U.S. House Intelligence Committee Chairman Adam Schiff speaks to reporters on Capitol Hill, in Washington, Nov. 6, 2019.
U.S. House Intelligence Committee Chairman Adam Schiff speaks to reporters on Capitol Hill, in Washington, Nov. 6, 2019.

WASHINGTON - Public impeachment hearings examining U.S. President Donald Trump and his efforts to push Ukraine to investigate one of his chief 2020 Democratic challengers will start next week, House Intelligence Committee chairman Adam Schiff said Wednesday.

After weeks of closed-door hearings, Schiff said Americans would get a chance “to judge the case” against Trump.

“Most of the facts are not contested,” Schiff said. He contended that the central allegation centers on Trump “trying to get Ukraine to dig up dirt on a political opponent,” former Vice President Joe Biden, one of the leaders among a host of Democrats trying to win the party’s presidential nomination to face Trump in the 2020 election.

Schiff said the intelligence panel will hear from Bill Taylor, the top U.S. diplomat in Ukraine, and Deputy Assistant Secretary of State George Kent when public hearings start next Wednesday.

FILE - House Minority Leader Kevin McCarthy of California, center, is joined by fellow Republican lawmakers as he walks to the podium to begin speaking during a news conference on Capitol Hill in Washington, Oct. 31, 2019.

Republican lawmakers have criticized the way the majority Democrats have conducted the impeachment probe, saying the process has been too secretive and that Republicans are not being given equal opportunity in the process. Democrats say Republican lawmakers and staff members have been given equal time to question witnesses.

“After weeks of selective leaks from behind closed doors in the basement of the Capitol, Chairman Adam Schiff just announced plans for public hearings,” House Minority Leader Kevin McCarthy said on Twitter. “Don’t be fooled. Public hearings are not the same as FAIR hearings.”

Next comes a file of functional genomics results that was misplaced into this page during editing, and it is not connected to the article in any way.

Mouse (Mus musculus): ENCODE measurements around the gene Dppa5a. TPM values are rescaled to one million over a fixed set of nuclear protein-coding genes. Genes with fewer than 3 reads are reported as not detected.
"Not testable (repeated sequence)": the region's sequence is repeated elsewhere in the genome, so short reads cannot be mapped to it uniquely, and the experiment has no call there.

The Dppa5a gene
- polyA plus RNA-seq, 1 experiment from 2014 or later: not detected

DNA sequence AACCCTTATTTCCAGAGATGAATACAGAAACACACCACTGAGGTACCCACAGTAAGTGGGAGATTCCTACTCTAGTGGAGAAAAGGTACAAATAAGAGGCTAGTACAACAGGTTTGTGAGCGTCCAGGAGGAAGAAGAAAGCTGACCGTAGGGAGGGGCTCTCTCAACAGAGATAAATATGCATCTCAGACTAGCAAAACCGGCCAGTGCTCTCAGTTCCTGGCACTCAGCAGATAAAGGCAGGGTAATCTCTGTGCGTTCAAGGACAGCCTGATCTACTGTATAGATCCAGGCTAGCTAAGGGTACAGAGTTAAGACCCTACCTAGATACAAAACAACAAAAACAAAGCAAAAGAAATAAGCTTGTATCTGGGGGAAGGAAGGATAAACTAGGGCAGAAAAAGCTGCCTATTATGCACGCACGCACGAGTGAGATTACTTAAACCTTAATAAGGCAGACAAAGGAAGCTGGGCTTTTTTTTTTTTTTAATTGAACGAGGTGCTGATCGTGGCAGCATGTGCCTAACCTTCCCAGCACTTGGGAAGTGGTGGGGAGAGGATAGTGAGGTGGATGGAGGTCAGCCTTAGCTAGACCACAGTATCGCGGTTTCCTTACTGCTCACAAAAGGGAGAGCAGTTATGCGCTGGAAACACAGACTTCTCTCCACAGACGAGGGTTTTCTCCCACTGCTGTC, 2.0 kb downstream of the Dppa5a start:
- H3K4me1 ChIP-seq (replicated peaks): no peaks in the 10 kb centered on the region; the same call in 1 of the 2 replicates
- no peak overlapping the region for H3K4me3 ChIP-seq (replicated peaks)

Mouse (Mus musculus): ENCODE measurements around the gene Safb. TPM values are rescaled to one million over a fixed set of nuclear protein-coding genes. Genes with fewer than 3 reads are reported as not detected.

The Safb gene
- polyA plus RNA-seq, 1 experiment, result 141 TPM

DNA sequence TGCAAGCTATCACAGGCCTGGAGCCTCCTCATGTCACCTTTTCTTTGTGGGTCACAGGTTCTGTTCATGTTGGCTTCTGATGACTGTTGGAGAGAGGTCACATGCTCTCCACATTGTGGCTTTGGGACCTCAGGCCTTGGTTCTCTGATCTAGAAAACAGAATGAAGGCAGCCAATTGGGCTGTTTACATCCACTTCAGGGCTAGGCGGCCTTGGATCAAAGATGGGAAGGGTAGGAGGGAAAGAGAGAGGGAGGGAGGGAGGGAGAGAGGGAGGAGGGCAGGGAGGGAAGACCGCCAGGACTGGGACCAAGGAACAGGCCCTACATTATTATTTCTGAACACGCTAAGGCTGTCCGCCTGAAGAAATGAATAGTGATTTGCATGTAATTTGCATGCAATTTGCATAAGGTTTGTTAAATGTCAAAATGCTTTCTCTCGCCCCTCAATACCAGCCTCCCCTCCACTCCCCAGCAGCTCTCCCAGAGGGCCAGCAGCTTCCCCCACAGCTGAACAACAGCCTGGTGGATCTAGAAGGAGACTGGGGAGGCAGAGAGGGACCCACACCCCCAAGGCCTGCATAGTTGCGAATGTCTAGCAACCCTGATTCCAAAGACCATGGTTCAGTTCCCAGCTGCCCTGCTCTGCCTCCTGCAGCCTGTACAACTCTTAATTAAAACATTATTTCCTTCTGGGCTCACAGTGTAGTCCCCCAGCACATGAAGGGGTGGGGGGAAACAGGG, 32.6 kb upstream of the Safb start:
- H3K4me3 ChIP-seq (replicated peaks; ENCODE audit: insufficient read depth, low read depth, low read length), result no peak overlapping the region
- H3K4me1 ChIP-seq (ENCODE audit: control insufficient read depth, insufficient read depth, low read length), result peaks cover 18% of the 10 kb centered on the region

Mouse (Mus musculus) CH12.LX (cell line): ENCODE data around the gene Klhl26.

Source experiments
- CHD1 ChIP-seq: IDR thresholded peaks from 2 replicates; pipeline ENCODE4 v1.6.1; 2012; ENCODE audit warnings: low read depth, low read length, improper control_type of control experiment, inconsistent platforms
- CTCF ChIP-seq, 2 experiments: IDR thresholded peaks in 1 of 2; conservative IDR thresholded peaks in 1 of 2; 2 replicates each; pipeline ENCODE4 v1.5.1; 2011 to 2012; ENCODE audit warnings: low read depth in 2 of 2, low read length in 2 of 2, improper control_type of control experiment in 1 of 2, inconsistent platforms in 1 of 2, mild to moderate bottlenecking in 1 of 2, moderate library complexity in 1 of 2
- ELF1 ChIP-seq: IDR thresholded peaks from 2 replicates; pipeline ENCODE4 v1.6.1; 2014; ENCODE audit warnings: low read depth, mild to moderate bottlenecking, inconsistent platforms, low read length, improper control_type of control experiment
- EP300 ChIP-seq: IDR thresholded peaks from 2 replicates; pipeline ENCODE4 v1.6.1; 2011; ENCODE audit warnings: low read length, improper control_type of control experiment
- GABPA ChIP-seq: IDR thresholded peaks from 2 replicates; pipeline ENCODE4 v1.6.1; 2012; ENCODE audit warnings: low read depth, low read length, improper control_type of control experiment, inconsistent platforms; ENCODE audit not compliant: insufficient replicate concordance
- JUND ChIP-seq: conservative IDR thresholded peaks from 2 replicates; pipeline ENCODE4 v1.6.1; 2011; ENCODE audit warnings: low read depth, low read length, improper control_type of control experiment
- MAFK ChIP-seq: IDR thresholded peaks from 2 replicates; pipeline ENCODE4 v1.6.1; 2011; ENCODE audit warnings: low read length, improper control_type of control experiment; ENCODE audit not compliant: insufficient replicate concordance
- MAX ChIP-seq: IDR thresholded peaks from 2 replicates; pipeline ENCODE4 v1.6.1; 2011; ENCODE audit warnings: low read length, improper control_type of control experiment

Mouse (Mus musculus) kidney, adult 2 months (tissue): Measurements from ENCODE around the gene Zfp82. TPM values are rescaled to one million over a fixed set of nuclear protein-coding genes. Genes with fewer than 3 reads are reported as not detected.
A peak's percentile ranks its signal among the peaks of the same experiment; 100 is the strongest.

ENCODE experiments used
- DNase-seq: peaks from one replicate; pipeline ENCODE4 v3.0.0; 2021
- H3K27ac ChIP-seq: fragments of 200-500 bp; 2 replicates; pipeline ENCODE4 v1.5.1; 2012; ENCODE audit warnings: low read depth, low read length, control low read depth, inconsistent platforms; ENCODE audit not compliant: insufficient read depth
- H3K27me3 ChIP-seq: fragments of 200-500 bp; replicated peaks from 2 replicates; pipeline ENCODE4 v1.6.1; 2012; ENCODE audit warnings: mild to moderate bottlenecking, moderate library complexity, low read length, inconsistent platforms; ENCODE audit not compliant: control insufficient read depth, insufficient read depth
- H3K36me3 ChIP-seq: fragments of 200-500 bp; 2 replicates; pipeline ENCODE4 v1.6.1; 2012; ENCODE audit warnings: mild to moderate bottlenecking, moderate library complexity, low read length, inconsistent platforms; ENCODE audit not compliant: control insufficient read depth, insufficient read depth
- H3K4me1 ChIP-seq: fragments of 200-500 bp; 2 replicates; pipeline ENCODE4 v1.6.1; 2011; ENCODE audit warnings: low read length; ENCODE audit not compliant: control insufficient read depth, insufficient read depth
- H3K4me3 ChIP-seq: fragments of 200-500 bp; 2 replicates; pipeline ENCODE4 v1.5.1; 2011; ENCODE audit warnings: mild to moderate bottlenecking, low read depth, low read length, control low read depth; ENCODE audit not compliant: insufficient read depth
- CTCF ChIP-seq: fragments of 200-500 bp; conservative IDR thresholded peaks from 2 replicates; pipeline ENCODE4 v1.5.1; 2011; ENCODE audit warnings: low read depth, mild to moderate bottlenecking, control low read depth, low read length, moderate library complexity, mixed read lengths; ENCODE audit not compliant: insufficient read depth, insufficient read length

In closed-door testimony to impeachment investigators, Taylor said he was told the White House would only free $391 million in U.S. military aid to Ukraine if it publicly promised to investigate Trump’s political rivals. Schiff said a full transcript of Taylor’s testimony would be released later in the day.

Schiff said the committee would hear Nov. 15 from former Ambassador to Ukraine Marie Yovanovitch. She has said she was told by a Trump administration official that she should tweet out support for Trump if she wanted to save her job, according to a transcript of her closed-door testimony to lawmakers made public Monday.

FILE - Ukraine's President Volodymyr Zelenskiy and U.S. President Donald Trump face reporters during a bilateral meeting on the sidelines of the 74th session of the United Nations General Assembly in New York, Sept. 25, 2019.

Yovanovitch, a career diplomat, was removed from her post in Ukraine in May, several months ahead of schedule. Trump described Yovanovitch as “bad news” in a July phone call with Ukrainian President Volodymyr Zelenskiy, and was viewed by some Trump aides as an impediment to getting Ukraine to investigate Biden.

Yovanovitch told lawmakers that she was shocked and felt threatened when she found out that Trump spoke about her in the phone call.

The impeachment probe was touched off by a complaint initiated by a U.S. intelligence community official troubled by Trump’s request to Zelenskiy to investigate Biden, his son Hunter Biden’s work for a Ukrainian natural gas company, and any possible Ukrainian involvement in the 2016 election won by Trump. 

Trump has described the call with Zelenskiy as “perfect,” and repeatedly said there was no quid pro quo with Ukraine —release of the military aid in exchange for the political investigations. But a handful of U.S. officials have told investigators that Trump was pushing for such a reciprocal deal even though after a weeks-long delay, he released the money to Kyiv.

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